The growth of tourism in Cambodia is a shining example of how a country with a miserable recent history can recover and welcome people from all over the world. Cambodia tours reveal a huge number of historical, religious and cultural attractions to clients who wish to know more about the country and the region as a whole. Indochina was largely under French control until independence in the middle of the 20th Century. In the case of Cambodia the years that immediately followed the Vietnam War were utter misery. Pol Pot and the Khmer Rouge ran a regime of terror for a few years before the Vietnamese managed to expel both. In those few years huge numbers were tortured and killed and there are reminders of those days within Cambodia tour packages.
Clients can discuss the content of Cambodia private tours and have all their questions answered. There are some obvious highlights. Overseas tourists are likely to fly into Cambodia’s capital, Phnom Penh which has direct flights from all over Asia and beyond. Let’s start our look at Cambodia in more detail there.
While Phnom Penh is becoming a modern city with high rise buildings it is not as developed as quickly as many other capitals of Asia. It is a city of wide boulevards, a legacy of French colonial times and great Buddhist architecture. The city sits where the Mekong and Tonle Sap rivers meet and is a great place to start Cambodia private tours. Sisowath Quay on the riverside is a popular area with good cafes and shops. The river is a great place to relax in general, especially after a busy day visiting Phnom Penh’s highlights.
• The Royal Palace complex including two pagodas.
• Wat Phnom, a temple built on a hill and Wat Botum, the favourite of the monarchy.
• Cambodia’s National Museum is a place that explains more about the History of the Country.
• Tuol Sleng Genocide Museum is a sombre place, and more so the Killing Fields of Choeung Ek just outside the city; the awful record and site of Pol Pot’s atrocities.
• The Memorials of Independence (won from the French) and Liberation (after the Vietnamese deposed Pol Pot).
Siem Reap’s importance grew because of its proximity to Angkor. It is in the north west of Cambodia and contains some interesting colonial and Chinese architecture, museums and temples but the real attraction of the area is Angkor. Having said that it is worth going to Tonle Sap Lake, the largest in Indochina. It expands by five times to 15,000 square kilometres during the monsoon with the depth increasing from a single metre to eight metres. No surprising there are floating villages and this is a great place to observe daily life.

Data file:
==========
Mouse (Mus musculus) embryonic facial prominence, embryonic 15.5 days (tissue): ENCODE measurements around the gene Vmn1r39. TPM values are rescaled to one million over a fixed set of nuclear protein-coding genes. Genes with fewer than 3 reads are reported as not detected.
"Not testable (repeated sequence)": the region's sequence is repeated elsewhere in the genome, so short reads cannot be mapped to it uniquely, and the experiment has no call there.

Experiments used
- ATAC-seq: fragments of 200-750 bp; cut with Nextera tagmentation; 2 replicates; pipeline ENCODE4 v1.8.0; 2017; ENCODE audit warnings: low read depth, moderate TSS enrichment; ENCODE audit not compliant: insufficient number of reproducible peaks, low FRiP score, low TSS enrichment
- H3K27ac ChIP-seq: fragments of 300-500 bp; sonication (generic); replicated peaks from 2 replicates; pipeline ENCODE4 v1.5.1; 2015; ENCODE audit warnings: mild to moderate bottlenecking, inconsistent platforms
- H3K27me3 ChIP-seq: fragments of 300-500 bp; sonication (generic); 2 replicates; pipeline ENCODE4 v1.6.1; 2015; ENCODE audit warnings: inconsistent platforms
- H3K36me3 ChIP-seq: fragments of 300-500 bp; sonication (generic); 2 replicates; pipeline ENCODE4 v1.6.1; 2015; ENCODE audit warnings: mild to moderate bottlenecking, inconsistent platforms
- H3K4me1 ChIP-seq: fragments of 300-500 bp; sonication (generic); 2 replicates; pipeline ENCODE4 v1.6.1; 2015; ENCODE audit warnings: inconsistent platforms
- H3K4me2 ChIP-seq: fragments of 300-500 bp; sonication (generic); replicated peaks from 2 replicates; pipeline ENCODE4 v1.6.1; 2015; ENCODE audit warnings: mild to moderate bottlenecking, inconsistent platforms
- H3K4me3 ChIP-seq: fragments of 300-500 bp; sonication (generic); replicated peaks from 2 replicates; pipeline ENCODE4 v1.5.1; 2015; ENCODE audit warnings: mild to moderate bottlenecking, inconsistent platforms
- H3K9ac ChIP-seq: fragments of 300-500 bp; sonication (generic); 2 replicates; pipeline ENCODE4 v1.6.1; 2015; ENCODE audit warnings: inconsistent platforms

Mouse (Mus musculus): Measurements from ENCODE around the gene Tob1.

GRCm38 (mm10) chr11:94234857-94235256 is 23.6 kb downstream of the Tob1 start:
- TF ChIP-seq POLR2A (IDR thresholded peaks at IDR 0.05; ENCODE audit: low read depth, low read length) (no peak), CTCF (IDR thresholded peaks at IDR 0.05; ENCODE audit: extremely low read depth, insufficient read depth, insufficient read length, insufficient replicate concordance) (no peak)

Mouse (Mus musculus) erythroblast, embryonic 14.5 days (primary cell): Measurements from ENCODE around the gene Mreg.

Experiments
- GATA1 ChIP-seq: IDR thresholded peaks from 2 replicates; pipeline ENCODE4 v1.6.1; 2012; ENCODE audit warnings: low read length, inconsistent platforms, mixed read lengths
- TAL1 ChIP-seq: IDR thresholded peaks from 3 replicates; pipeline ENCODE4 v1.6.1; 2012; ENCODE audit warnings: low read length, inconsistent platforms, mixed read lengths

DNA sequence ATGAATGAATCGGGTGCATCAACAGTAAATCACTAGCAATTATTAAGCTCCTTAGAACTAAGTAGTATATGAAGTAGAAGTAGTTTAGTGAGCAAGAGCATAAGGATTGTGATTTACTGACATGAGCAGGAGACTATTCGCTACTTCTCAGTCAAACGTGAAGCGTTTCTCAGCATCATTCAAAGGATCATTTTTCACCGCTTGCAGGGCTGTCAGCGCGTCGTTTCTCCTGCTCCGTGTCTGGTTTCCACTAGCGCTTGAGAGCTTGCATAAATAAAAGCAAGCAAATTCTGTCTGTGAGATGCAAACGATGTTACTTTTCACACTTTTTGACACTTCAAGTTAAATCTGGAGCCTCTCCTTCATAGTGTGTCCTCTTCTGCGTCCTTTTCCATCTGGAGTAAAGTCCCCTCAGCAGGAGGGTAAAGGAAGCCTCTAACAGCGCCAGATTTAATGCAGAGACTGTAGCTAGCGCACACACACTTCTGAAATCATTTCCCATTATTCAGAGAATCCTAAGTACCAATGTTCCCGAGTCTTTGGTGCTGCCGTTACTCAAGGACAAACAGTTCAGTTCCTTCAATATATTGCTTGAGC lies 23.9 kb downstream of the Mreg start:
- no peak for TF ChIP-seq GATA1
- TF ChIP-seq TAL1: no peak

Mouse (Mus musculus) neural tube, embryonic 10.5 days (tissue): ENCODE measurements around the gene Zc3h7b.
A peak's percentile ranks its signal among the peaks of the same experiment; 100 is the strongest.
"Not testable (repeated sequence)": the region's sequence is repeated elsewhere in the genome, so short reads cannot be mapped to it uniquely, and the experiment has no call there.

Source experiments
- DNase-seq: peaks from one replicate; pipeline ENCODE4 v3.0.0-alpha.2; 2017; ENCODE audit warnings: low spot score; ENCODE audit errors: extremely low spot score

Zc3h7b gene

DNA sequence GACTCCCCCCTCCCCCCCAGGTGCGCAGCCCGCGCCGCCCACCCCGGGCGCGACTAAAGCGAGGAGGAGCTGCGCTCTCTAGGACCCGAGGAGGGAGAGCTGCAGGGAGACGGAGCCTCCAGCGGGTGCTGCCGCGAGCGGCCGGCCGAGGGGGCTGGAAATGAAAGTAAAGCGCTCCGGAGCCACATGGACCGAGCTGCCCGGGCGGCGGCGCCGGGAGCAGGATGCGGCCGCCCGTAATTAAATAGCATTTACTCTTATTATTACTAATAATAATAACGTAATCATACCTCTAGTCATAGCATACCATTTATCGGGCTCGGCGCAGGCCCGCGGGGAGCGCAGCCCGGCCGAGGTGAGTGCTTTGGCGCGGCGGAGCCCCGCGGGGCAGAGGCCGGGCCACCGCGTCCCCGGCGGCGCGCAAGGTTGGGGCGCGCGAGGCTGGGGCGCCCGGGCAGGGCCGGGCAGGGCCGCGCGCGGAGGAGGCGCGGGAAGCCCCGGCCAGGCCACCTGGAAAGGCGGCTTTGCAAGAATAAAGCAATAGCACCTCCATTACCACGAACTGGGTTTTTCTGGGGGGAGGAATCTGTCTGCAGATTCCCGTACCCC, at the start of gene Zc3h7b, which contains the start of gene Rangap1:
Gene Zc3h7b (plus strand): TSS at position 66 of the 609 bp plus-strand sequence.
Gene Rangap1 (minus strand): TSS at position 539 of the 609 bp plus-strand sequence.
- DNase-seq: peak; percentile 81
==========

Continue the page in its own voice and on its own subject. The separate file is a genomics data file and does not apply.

Birdwatchers will certainly enjoy the lake and Cambodia private tours can be tailored for those interested in the nature of Cambodia. Certainly there are large parts of Cambodia that have not been affected by developments that threaten the natural environment.
The site of Ankor covers 400 square kilometres. Its archeological significance can never be overestimated. It chronicles the Khmer Empire between the 9th and the 15th Centuries. UNESCO has obviously designated it as a Heritage site. The main attraction is Angkor Wat; few temples will have been photographed in recent years as much as Angkor Wat though during your visit you will also see the Bayon temple, Praeh Khan and Ta Prohm as fine examples of Khmer architecture. It can be crowded at the height of the tourist season but Cambodia tour packages are available all year round if you wish to visit when it will be quieter.
The region is rural with village life an interesting contrast to life on the lake. Here the villagers are growing rice and vegetables. One of the real delights of travelling in Cambodia and the neighbouring countries is the chance to observe life as it has been for generations.
Few rivers capture the imagination as much as the Mekong, 4,500 kilometres through Myanmar, Laos and Thailand before reaching Cambodia. It rises on the Tibetan Plateau and enters the South China Sea in Vietnam. It is not navigable along its whole length because of rapids and waterfalls but it is possible to cruise from Phnom Penh all the way down to Vietnam.
Actually there is container traffic on the river but freshwater dolphins and fishing villages still feature. Cambodia tour packages inevitably include some aspect of the Mekong and quite rightly so.
Cambodia private tours are exciting and often pack a great deal into a relatively short time. A good way to relax towards the end of your holiday or perhaps to have a break before starting another leg of your Indochina journey is to visit the coast and its lovely beaches.
Sihanoukville is a deep water port but it is the resort area that attracts the tourist. It sits on the Gulf of Thailand south west of Phnom Penh and gets its name from the Prince deposed by the Khmer Rouge. For years afterwards it was fairly deserted and its resurrection was due to backpackers in search of somewhere new. They found great beaches and the word spread. These days there are water sports to enjoy and the chance to simply relax if that is the preference.
Cambodia tours have introduced tourists to a relatively new destination. Numbers seem certain to grow as good quality reliable companies offer their expertise in including the best of the Country to overseas visitors. Cambodia certainly embraces the idea of tourism as a significant boost to the economy. The infrastructure is still catching up countries like Vietnam and Thailand but a slight inconvenience is more than compensated by what Cambodia offers. Tourists are welcome wherever they travel and should remember the importance of respecting the locals, their religion and culture. Tourists who do that are certain of a rich experience, great memories and perhaps even impatience; to come back for more?